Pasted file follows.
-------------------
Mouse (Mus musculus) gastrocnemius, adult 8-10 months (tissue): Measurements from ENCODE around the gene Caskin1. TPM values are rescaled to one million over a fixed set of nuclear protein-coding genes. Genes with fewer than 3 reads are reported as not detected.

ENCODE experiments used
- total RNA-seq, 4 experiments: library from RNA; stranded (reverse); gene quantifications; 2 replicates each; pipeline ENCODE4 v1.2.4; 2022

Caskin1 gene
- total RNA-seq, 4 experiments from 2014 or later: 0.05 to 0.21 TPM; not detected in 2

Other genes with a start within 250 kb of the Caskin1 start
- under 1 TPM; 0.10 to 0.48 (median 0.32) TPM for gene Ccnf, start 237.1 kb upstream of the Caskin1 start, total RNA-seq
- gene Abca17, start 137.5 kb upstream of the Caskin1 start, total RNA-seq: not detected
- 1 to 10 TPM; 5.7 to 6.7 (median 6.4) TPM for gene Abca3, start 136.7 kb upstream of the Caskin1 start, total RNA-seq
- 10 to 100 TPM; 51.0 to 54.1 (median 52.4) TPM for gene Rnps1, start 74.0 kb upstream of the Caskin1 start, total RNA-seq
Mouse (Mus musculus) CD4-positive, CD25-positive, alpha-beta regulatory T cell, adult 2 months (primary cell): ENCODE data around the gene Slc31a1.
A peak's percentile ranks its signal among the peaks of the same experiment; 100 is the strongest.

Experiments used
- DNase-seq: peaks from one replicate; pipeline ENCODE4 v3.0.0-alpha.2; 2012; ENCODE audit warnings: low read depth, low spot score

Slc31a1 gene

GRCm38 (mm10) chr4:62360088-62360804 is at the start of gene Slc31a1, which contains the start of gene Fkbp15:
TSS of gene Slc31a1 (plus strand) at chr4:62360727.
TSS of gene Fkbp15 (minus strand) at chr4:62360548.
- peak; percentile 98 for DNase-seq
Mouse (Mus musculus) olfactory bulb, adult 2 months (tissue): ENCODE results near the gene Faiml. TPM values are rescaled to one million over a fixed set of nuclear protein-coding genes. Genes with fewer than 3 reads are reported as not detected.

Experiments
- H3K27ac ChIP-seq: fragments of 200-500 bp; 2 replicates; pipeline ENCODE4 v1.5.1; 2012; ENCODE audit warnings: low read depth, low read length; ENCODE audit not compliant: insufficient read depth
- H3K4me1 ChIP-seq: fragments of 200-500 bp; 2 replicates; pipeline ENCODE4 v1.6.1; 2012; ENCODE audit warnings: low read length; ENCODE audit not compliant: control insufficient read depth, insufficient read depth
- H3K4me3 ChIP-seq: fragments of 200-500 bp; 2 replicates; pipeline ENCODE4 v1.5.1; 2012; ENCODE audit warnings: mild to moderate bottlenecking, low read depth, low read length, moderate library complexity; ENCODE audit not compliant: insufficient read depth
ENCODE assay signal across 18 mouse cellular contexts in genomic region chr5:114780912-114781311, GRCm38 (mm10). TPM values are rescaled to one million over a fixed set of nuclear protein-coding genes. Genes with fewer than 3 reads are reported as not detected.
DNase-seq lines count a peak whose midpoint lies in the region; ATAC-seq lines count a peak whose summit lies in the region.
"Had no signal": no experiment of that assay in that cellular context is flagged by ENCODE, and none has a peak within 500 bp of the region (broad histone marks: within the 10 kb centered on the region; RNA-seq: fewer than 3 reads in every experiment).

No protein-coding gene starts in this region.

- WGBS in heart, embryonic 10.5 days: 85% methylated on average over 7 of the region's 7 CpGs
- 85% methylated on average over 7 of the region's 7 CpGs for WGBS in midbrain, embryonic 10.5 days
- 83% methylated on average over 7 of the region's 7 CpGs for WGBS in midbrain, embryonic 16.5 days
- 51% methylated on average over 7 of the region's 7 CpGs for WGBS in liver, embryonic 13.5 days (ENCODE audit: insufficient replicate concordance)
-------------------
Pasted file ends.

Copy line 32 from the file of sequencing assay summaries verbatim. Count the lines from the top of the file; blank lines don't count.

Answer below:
- 51% methylated on average over 7 of the region's 7 CpGs for WGBS in liver, embryonic 13.5 days (ENCODE audit: insufficient replicate concordance)